Monica: At first, I was a little surprised. I hadn't invented a new parenting technique—it's not like I came up with something brand new—but when the emails and comments come flooding in, I realized that the main thing was just how much I enjoyed my teenage boys. I think so many moms love their little boys/they enjoy their little boys, but they fear that day that they become tweens or teens and start to pull away. They fear that day that people all make sound like—is maybe just a rite of passage—is that boys have to pull away, and they're going to quit looking to mom and dad for a source of wisdom or direction, and they're just going to look to their friends or culture.
When I talked about loving the teenage years—and I referred to the teenage years as actually the reward for the hard work of the earlier years—I feel like moms were just so relieved to hear that it might not be that bad.
Bob: Let me go back before the teenage years though, because I think a lot of moms—as soon as they see boys being boys, as soon as they see aggression, as soon as they see a lot of activity, as soon as they see testosterone—
Monica: That's right.
Bob: —showing up in a three-year-old—
Bob: —they're like, “Something is wrong, and I need to fix this testosterone.”
Ann: You mean the skid marks on the head?—is that what you are referring to? [Laughter]
Bob: Whether it's carpet burns on a forehead, or a boy throwing things, or boys punching each other—these are normal boy activities—but a lot of moms just really freak out about it.
Monica: That's right. I especially hear from moms who are raised with just sisters—or maybe have older daughters and then they have a son—and they just think, “What in the world do I do with this?” I think that's normal. As a boy mom, you need to adjust your expectations. You need to recognize that God created boys in a very unique way; and with some help, channeling that energy, so much good can come from it. They are future leaders; they are warriors—they just need some help channeling all that energy.
Bob: Did you find yourself flinching when your boys started exhibiting aggressive tendencies?
Monica: I think so; I think to some extent. I grew up with only brothers; and I've kind of always been a little bit of a tomboy; also, very active. When it started happening in times I didn't expect it, it did scare me a little bit—that was the story behind the psychologist. But I also think that it just wore me out; I think I was surprised by how nonstop it was.
Ann: It's exhausting.
Monica: It wasn't just when I wanted it to happen. It was all day long, from the time they woke up; so, yes, it was something I had to adjust to.
Ann: I think those early years for moms with boys are exhausting, because they are so busy; they never stop moving. I remember thinking, “Is this my life?!”—like there's activity going on, and aggression, and big muscle movements going on all day long. I thought, “How am I going to navigate this?”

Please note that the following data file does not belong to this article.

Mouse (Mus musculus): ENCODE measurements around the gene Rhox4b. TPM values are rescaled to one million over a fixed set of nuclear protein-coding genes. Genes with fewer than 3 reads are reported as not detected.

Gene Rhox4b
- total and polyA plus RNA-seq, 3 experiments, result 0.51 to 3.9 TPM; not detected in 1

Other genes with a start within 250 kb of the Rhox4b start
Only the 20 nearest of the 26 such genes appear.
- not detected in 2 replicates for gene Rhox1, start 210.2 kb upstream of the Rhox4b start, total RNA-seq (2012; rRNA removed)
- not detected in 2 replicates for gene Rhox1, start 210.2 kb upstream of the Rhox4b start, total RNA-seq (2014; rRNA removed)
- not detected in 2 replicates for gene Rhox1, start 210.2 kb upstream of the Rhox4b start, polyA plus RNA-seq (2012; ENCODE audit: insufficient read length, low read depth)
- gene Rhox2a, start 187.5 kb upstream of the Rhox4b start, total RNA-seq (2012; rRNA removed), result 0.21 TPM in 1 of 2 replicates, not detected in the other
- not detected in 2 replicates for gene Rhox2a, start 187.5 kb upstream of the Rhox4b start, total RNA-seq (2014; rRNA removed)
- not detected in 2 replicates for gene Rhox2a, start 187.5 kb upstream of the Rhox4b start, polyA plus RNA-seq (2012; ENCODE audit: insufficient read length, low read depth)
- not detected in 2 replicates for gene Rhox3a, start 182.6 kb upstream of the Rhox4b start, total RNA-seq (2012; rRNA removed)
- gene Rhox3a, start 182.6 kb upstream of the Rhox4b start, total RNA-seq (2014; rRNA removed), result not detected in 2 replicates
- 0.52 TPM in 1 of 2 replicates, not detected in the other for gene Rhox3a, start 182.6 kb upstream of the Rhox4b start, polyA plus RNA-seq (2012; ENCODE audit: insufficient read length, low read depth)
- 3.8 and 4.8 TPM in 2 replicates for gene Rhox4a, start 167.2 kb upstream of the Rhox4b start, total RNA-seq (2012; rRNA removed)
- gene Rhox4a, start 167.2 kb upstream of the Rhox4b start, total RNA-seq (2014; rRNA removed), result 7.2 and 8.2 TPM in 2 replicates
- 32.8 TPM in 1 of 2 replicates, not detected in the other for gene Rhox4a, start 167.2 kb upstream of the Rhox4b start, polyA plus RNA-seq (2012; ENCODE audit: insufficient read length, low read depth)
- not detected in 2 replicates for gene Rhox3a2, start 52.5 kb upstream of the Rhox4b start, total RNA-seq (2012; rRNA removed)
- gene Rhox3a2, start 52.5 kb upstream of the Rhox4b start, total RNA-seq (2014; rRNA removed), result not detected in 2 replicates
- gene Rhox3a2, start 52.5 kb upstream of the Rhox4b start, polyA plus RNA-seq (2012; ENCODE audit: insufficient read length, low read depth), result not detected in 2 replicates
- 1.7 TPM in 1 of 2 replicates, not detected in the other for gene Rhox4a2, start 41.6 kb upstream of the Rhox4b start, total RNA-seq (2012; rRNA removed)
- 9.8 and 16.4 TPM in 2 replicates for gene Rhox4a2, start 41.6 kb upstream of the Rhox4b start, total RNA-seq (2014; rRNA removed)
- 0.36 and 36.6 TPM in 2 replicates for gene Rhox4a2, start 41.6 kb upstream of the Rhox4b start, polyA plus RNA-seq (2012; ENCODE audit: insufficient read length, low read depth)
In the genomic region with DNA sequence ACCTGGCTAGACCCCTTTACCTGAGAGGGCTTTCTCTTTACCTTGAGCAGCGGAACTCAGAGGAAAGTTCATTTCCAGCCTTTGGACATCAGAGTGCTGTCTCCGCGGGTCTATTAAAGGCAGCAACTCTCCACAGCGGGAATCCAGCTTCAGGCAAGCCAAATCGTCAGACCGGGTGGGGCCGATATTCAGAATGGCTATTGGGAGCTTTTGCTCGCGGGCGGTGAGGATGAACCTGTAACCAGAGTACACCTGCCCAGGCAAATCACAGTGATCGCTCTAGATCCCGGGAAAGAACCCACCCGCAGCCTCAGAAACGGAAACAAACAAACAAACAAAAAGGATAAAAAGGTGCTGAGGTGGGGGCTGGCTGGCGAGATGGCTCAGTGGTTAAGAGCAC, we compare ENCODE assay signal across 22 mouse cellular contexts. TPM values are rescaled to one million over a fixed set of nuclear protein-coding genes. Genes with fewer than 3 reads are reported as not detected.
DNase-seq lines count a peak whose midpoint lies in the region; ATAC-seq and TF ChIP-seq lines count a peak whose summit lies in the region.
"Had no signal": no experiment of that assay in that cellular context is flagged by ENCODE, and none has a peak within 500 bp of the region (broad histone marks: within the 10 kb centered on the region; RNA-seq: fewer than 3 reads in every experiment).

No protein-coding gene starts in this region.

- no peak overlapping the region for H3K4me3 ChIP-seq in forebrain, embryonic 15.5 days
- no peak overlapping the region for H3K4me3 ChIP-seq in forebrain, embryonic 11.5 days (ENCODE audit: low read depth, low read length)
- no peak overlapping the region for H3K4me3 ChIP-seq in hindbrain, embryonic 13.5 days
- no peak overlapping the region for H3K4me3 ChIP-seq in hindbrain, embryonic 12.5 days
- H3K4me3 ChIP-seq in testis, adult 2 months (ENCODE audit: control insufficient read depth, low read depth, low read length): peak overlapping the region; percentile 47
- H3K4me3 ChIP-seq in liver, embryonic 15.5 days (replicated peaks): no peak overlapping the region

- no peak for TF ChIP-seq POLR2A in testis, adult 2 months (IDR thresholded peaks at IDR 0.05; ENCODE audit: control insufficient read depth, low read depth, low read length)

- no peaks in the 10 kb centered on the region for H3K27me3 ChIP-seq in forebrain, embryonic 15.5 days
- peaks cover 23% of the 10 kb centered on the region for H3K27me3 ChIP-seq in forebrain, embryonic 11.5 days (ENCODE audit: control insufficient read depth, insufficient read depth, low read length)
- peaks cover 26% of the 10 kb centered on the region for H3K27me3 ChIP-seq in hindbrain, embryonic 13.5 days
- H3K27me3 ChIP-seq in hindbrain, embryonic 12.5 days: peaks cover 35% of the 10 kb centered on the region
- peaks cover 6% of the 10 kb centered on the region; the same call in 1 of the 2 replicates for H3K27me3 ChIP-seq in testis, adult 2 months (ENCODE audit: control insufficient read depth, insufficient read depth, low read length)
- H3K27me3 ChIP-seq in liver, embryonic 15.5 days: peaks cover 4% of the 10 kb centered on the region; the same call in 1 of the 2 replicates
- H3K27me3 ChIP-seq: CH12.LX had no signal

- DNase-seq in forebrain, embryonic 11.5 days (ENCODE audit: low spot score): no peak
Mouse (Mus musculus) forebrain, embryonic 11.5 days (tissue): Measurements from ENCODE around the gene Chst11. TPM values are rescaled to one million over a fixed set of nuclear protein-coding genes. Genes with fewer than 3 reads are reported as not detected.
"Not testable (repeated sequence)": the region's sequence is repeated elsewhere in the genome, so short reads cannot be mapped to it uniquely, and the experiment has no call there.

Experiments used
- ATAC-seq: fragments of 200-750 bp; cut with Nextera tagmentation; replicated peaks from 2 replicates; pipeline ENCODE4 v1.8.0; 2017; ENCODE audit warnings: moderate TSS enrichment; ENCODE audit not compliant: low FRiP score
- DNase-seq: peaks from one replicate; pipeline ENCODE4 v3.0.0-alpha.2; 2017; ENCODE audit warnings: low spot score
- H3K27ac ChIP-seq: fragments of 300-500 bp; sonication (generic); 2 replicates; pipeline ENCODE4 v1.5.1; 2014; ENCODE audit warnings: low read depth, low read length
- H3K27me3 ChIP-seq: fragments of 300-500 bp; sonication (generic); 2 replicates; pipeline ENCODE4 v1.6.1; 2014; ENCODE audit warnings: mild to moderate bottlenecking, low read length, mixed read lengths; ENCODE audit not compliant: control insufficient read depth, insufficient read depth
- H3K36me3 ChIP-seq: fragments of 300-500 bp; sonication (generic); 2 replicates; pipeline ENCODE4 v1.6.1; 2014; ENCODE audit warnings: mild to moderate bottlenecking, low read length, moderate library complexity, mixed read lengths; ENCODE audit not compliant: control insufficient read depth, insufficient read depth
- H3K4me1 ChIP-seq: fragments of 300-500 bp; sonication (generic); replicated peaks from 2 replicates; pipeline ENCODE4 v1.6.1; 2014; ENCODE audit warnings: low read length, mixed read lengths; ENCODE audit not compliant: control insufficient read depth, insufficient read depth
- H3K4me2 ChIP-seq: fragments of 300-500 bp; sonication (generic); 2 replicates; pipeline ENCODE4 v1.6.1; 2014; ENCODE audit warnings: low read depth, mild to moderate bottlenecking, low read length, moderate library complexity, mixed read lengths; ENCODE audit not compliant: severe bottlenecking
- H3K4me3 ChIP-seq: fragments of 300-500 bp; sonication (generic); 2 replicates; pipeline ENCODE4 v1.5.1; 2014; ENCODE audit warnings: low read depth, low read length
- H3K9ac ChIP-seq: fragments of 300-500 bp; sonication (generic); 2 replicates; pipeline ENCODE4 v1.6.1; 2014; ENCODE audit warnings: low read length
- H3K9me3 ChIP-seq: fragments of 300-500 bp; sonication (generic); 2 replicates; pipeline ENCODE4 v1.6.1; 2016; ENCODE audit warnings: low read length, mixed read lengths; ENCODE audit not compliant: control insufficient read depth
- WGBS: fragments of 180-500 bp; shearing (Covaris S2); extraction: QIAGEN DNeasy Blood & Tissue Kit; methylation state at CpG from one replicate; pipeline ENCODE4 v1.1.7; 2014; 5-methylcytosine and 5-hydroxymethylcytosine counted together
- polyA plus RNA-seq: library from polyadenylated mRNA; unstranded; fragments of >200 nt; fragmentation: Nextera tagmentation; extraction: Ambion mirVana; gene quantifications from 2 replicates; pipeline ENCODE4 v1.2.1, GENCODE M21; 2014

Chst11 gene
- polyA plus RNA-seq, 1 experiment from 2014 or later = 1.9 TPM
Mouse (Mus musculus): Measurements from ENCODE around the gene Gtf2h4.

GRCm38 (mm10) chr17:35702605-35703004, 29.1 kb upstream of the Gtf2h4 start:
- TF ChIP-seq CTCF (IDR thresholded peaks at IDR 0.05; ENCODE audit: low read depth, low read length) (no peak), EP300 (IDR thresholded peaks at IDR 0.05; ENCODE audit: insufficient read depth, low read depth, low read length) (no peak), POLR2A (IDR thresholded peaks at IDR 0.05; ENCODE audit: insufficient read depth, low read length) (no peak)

Monica: That's right.
Ann: Especially when they start hitting or teasing, I just thought, “I feel like I'm out of control.”
Monica: That's right.
Ann: How did you navigate those early years?
Monica: Well, I think the first thing that I did was realize how—and the psychologist actually did recommend this as well, so I'll give him some credit—I just realized how much they needed the physical activity and how I needed to find safe places to get out. As soon as I would expect them to live in this tiny little place we were living in—and get along and not hurt one another—that just wasn't reasonable.
So, for me, it was walking to a park; it was finding a safe place, where I could just say: “Just go; just run. Get it out.” And the earlier in the day, the better. And if you want them to nap, best to just get them out somewhere/anywhere. I think giving them the opportunity to be physical in a safe way was probably the greatest key to the beginning of it.
Dave: How did you balance the “be physical” and “be safe”? I've seen a lot of moms—you know, they're so cautious because they want their little boys—and girls but, definitely, little boys—to be safe that they don't let them—
Ann: —be boys.
Dave: —be boys. How do you balance that?
Monica: Yes; there's a fine line there. We've had a few broken bones—I'll say that. [Laughter] I think that it just takes wisdom—praying, asking God for wisdom—and realizing that there's a time when they're crossing a line. If they're rough-housing for fun,
that's one thing. When you start to see that there's something more behind it, then you do need to step in and help coach them through that.
Yes; I think getting them involved—I mean, there’s organized sports; there's activities that you can do—that you know someone else knows what they're doing—and sometimes, that's the best way to turn to.
Dave: Yes; and it helps to live in Hawaii!
Monica: It does help to live in Hawaii. [Laughter]
Dave: You can go outside—
Monica: Yes; we did. And even as I wrote the book, and was recommending things like giving them plenty of physical exercise, I wanted to be sensitive to the people who live where they aren't in Hawaii and they can't get out. My husband and I both grew up in the Pacific Northwest. We both have memories of bundling up—me in the rain; I mean, I was near Seattle, so there was a lot of rain—but being cold/being wet and just doing it anyway. I think it's pretty safe.
Bob: You start in your book, Boy Mom, talking about the fact that boys need boundaries.
Monica: They do.
Bob: And part of the way they feel safe is when you, as the grown-up, say: “Here are the boundaries that are going to help keep you safe. Inside the boundaries, have at it!”
Monica: That's right.
Bob: That actually brings reassurance and comfort to them; right?
Monica: It absolutely does. And when they're young, I find that applies mostly to physical things; and then, as they grow up, those boundaries need to be applied to other things. Again, where you're giving them boundaries; but giving them the freedom, within the boundaries, to do as much as they want. I think that's super important. They need it more than they realize, and they appreciate it more than most parents think that they will.
Ann: Monica, what's that look like, practically speaking, when you talk about boundaries? Can you give us an example?